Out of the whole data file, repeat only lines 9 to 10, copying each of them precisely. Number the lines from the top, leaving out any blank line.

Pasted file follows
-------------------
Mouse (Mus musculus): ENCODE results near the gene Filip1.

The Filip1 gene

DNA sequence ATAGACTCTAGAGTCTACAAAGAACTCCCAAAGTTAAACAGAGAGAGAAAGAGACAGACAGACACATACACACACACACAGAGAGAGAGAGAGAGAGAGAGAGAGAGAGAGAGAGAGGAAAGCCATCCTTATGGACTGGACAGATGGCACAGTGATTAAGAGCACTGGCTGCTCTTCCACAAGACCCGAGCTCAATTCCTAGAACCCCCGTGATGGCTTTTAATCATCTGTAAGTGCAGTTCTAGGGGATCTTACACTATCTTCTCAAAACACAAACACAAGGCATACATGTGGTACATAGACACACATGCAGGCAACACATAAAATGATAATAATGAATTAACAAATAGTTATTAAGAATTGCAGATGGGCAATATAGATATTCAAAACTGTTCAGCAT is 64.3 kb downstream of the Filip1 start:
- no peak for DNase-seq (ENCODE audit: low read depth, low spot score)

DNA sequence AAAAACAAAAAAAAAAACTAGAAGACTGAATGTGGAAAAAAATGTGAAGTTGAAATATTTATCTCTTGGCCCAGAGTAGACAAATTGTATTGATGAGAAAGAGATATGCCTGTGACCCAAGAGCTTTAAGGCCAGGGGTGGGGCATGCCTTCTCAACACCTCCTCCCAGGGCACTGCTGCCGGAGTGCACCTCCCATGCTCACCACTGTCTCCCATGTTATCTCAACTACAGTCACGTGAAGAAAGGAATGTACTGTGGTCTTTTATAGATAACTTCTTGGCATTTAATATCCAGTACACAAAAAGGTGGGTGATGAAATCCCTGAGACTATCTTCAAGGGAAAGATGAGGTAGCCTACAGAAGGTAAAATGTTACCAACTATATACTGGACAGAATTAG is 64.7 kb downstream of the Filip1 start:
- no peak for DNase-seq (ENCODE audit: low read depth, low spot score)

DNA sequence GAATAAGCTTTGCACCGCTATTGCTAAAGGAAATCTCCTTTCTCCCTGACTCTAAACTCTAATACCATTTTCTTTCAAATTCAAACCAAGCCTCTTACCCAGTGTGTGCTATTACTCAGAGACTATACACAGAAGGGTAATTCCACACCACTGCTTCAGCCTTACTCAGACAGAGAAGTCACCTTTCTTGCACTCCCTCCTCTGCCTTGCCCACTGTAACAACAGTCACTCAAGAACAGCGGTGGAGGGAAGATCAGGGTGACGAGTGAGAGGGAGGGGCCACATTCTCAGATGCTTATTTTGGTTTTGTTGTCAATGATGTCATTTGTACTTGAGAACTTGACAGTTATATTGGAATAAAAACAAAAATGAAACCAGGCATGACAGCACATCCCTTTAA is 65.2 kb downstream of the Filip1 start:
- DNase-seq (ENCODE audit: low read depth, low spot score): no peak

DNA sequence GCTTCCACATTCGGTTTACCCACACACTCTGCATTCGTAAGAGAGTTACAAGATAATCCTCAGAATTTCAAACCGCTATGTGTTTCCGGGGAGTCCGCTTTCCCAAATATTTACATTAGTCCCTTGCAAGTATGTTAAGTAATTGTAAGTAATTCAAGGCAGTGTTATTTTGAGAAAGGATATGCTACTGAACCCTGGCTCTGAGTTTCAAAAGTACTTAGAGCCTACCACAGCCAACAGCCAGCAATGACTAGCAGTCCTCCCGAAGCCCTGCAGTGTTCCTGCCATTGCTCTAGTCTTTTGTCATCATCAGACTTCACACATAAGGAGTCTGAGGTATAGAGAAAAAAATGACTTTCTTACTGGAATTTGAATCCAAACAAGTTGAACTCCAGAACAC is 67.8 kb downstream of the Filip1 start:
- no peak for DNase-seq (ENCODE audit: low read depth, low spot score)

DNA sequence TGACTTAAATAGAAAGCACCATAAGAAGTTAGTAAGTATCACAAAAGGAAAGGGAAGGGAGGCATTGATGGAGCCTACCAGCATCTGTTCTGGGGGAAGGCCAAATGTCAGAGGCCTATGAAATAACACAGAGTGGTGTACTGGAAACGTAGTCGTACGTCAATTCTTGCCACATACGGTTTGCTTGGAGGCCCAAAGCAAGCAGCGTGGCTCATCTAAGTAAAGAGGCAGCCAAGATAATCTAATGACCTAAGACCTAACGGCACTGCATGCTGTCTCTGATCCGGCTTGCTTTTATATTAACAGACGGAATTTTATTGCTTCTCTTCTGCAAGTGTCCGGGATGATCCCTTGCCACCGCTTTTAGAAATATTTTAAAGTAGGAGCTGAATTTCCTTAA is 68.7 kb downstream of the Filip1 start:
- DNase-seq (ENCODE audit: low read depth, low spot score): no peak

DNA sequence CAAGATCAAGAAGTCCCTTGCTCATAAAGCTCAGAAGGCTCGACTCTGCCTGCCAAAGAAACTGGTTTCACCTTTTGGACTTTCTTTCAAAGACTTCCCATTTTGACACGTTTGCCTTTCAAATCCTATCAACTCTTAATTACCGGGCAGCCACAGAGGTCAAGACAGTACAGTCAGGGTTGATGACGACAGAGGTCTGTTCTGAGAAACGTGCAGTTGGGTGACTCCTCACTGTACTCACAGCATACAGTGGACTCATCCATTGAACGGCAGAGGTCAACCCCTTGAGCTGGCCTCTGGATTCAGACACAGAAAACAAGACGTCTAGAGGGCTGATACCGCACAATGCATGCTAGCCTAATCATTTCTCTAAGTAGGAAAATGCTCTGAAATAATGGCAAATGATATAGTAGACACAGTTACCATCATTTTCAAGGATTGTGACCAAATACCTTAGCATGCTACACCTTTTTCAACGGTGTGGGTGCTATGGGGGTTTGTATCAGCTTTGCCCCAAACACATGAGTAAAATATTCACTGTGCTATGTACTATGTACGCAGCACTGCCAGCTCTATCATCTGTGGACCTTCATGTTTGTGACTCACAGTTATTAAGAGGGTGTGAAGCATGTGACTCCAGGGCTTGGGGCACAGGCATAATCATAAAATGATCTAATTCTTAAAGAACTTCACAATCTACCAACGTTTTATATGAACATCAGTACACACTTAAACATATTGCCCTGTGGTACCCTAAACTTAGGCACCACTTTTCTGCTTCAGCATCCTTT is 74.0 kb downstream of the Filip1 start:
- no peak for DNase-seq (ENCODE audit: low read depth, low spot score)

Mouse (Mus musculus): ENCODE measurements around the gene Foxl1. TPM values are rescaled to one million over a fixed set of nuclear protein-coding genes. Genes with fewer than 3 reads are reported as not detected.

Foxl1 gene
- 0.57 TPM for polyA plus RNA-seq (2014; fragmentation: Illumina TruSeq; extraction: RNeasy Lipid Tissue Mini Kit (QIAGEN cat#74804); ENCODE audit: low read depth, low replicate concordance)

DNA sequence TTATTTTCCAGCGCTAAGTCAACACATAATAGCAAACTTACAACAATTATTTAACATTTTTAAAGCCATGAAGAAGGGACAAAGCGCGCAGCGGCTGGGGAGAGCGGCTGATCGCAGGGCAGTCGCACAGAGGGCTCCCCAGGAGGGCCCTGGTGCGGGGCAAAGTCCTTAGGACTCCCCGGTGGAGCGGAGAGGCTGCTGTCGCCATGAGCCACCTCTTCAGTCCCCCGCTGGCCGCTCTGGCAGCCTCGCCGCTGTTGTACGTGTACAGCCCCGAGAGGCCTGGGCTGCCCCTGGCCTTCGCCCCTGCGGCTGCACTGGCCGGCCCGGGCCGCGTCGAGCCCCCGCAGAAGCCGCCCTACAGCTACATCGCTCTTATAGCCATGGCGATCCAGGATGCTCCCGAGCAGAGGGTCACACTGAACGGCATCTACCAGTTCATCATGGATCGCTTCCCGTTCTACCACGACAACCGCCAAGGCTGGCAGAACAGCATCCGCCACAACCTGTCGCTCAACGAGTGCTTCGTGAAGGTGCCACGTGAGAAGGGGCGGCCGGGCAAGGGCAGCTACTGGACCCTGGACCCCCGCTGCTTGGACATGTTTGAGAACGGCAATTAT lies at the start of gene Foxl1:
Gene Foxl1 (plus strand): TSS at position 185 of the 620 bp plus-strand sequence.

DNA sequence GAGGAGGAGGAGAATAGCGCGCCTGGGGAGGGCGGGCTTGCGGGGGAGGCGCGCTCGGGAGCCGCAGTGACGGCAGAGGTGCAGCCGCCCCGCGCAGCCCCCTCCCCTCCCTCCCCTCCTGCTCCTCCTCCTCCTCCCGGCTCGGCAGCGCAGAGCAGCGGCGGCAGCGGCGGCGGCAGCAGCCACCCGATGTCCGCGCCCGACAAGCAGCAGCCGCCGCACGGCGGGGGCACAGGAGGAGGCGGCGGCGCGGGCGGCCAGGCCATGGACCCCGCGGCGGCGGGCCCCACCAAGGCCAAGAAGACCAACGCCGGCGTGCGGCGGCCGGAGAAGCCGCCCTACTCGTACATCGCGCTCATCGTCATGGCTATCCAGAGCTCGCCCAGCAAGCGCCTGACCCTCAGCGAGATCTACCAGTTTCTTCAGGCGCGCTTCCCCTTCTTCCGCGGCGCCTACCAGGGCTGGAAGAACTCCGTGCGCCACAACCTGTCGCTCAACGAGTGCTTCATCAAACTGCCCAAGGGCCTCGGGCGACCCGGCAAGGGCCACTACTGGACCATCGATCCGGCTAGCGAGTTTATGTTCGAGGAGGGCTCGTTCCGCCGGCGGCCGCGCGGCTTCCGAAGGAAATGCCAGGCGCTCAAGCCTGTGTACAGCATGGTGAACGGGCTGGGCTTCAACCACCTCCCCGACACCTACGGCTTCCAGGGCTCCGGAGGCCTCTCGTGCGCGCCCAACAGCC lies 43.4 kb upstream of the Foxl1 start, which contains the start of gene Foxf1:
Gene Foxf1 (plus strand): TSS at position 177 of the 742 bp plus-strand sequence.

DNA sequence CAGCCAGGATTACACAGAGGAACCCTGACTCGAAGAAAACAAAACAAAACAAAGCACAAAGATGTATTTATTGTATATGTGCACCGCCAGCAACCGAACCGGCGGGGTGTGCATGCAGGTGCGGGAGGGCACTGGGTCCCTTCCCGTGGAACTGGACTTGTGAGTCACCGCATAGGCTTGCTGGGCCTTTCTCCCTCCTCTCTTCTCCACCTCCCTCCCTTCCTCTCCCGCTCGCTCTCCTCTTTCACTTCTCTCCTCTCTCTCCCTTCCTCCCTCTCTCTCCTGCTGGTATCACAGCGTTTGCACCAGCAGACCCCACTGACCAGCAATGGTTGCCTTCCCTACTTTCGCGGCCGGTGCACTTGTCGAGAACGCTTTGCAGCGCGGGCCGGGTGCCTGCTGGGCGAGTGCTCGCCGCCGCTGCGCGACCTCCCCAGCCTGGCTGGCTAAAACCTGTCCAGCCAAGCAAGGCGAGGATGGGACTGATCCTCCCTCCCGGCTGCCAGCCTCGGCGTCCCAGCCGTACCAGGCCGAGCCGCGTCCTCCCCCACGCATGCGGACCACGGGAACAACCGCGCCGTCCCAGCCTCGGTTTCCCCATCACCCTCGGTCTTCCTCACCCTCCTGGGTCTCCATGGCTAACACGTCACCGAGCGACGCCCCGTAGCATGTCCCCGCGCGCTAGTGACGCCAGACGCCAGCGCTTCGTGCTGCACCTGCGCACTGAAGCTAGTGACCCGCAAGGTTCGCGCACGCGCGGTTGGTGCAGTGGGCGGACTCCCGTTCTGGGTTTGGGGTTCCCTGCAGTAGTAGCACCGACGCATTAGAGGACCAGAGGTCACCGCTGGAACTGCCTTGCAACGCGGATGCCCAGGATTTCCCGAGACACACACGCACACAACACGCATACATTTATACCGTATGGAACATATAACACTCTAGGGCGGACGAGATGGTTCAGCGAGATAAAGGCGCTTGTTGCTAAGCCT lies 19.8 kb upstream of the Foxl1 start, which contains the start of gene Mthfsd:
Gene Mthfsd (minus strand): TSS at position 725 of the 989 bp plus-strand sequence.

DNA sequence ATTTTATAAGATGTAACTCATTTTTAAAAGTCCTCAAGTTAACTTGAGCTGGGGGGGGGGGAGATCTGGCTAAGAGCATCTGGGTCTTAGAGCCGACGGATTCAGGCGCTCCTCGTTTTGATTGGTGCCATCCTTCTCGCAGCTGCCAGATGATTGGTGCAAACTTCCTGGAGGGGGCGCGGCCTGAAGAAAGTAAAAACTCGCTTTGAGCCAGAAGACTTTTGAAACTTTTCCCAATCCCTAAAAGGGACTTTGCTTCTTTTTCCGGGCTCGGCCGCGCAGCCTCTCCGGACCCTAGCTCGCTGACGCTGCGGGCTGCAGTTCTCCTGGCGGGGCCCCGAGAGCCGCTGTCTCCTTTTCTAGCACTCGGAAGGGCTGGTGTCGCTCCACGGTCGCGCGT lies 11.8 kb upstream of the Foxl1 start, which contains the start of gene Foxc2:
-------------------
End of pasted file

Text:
DNA sequence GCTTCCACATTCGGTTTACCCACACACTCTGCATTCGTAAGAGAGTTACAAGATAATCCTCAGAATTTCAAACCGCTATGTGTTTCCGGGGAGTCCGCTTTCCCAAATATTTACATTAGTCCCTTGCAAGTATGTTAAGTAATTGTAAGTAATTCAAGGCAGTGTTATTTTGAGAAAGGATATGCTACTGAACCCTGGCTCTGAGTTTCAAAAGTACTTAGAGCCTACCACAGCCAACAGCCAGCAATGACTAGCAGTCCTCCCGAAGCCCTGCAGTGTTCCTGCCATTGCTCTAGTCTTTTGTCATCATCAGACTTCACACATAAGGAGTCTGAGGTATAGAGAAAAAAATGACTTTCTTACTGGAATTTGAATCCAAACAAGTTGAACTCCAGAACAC is 67.8 kb downstream of the Filip1 start:
- no peak for DNase-seq (ENCODE audit: low read depth, low spot score)